Herbie’s Super Black Hole

Not just any black hole but a SUPER black hole.

The following are my observations about the Super Black Hole and lots of pointless digressions. Not essential reading by any means. Please don’t complain that it’s too long or that it doesn’t make a point. I’m rambling; feel free to pass by.

My system, cheap by Audiogon standards, expensive in the rest of life world, is KEF LS50 speakers, Arcam A19 integrated amp, and a CD player. Except for a little Spotify, my listening is almost all CD. I’m a dying breed.

I used to have an NAD C 358. The Black Hole was a welcome addition to that component. Boosted the bass, made the sound more saturated. Denser. Better.

Then the NAD broke. Suddenly all my discs had errors in them. Not the usual stuttering. Unlike anything I’d heard before.

The replacement was a Denon DCD 600NE. (I don’t know if I’m allowed to say this but Safe & Sound of Chicopee, MA are champs.) A new world. The sound bloomed. The virtues that the Black Hole brought to the NAD are part of the Denon’s DNA. Bass that the NAD can only dream of. Everything—voices, saxophones, guitars—is full and rich. Oil paint, not watercolors.

(And I was always a fan of NAD. Had a 316BEE for many years. Now I’m wondering.)

So now I’m reveling in sound. The question of the day: Where does the Super Black Hole fit into my new audio life?

Critical listening was called for. Hifi reviewers are always complaining about critical listening. How much work it is, how different it is from regular listening. It’s hard to feel sorry for them but they do have a point. Critical listening is hard, it’s work.

Several albums were tested but the most significant were OK Computer by Radiohead and RoundAgain by Joahua Redman et. al.

OK Computer was played loud. 90 db range. The Black Hole was too much. Too much bass. I don’t like “audiophile” bass, I don’t want an artificial crisp or taut sound. That’s not the way a bass—stand up or guitar—sounds. Same with a kick drum. They have a certain softness to them.

But the Black Hole made the sound too uncrisp and untaut. The notes weren’t distinct. The colors in the music were flush but a detail was lost. Standing 20 feet from the speakers, I could feel the floor in my Brooklyn brownstone vibrate. The neighbors downstairs never complain but why push it?

Another digression in this taut, crisply written discourse. And another repetition of a question thinking music lovers everywhere have been asking for 20 years: Radiohead, where art thou? Where is the album that I can love? Why tease us with your brilliance and then disappear into yourselves? You don’t like OK Computer? You don’t like The Bends? Too simple for you? Some of the post-Kid A stuff is good but nothing I can wrap your arms around. No one loves art and experimentation more than me but Picasso wasn’t difficult for the sake of being difficult. If you have a voice like Thom Yorke’s, let it sing!

RoundAgain, played at a normal listening level, was pretty much the same with and without the Black Hole. Joshua Redman brings a lovely touch to the tenor saxophone, an instrument I believe has become too forward, too brash in the hands of Coltrane wannabes. (Actually, in Coltrane’s hands too, if I may be blasphemous.) Redman sticks more to the Sonny Rollins side of the street. His sound was great with and without the SBH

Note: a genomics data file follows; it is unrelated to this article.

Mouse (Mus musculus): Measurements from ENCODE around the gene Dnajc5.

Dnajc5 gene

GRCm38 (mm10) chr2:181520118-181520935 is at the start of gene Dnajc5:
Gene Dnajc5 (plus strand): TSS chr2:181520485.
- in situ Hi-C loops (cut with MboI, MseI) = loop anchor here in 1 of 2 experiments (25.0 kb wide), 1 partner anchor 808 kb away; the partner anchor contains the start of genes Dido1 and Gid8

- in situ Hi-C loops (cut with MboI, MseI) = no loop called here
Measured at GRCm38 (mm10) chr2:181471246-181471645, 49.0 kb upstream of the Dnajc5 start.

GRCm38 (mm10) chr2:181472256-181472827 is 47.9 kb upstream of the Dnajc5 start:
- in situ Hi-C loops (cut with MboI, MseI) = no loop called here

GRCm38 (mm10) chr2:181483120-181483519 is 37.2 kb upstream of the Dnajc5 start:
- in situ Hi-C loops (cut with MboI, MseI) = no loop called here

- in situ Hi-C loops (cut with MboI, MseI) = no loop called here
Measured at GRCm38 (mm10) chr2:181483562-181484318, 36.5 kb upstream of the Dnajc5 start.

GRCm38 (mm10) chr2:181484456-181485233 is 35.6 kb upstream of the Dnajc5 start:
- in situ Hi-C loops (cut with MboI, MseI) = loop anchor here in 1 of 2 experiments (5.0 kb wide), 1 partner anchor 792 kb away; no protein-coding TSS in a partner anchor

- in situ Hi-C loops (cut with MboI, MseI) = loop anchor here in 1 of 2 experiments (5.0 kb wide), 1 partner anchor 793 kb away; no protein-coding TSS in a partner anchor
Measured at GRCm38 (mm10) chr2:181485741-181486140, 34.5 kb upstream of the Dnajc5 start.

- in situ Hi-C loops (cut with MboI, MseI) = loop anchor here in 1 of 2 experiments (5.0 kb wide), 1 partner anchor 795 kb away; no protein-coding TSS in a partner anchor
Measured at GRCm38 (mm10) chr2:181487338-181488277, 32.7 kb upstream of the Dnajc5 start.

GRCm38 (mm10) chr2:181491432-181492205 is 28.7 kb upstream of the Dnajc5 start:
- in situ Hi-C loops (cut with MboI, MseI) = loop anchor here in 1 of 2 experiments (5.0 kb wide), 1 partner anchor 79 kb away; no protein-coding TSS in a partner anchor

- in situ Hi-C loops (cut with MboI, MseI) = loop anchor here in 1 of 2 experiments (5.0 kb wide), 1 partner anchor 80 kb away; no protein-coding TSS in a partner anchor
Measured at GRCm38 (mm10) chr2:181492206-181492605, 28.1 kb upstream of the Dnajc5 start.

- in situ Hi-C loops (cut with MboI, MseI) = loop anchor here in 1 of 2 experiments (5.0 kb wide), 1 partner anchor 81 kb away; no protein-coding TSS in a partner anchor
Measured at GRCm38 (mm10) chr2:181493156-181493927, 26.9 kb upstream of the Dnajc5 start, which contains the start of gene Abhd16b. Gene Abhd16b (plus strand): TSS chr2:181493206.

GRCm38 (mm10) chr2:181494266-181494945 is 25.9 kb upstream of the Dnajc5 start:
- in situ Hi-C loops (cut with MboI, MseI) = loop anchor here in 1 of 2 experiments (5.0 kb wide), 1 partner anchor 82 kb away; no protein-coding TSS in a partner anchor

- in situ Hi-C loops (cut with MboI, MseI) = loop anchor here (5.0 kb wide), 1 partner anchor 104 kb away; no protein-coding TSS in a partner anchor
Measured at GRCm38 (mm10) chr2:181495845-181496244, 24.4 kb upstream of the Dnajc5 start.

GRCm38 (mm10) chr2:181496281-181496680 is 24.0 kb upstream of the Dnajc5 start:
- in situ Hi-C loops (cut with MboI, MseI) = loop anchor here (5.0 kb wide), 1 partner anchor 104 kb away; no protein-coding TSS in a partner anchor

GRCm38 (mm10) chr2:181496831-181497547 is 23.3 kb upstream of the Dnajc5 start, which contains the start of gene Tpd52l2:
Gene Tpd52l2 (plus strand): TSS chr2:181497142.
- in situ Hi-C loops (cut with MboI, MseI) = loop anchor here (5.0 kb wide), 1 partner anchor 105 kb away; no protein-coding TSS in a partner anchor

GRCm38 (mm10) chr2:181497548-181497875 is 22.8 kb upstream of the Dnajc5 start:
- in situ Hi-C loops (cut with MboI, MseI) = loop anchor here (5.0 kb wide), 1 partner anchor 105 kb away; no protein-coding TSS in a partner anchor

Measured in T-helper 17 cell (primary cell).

So I’m going to stick the SBH into the case for a Husker Du album. Strangely, the only “H” in the rock side of my collection. “H” for Herbie, a mnemonic that I probably have a 50/50 chance of remembering. “New Day Rising” is a great album, by the way, but I rarely play it. I’m too old  

Frankly, I’ll be relieved not to be using the Black Hole. When someone was around, I was usually too embarrassed to use it. It was just nerdy. Too many questions, not enough answers. “I don’t know how it works. It’s just better. Can’t you hear it?”

Of course they couldn’t. And who could blame them? The Black Hole goes pretty deep into Audiophilia. As someone who likes a good scientific explanation, I was always a bit uncomfortable with whatever was offered. Reducing vibration or absorbing stray light never held much water for me.

But who cares? It works! If you’re considering one, it might be the cheapest improvement you’ll ever find. It’s no longer working for me, in my system, but I relied on it for years. I don’t know how Herbie does it but he has my sincere thanks.


Yeah, those LS50s have had a longstanding reputation for being serious floor shakers🤣

Yah, I kinda had the same reaction. LS50's? Pushed into the stratosphere, would they make the floor shake? Maybe it depends on the condition of the brownstone.

Below are two husband-and-wife computer engineers working from home during the day. They’ve never complained about the music and, when asked, they say that they never hear it. Likewise, I never hear their infant that they say can really belt it out.

The only conclusion I can reach is that when my landlord did a gut renovation in the 1990s, he did a pretty good job.

Or at least that was my conclusion. I’ll have to re-examine them in the light of these remarks by a few people with absolutely no experience of my system or its location. Must be nice to have such expertise that a few words written give you greater knowledge than those with firsthand experience.

Entry to that listening party will be a $1,000 wager as to whether the vibrations are present or not.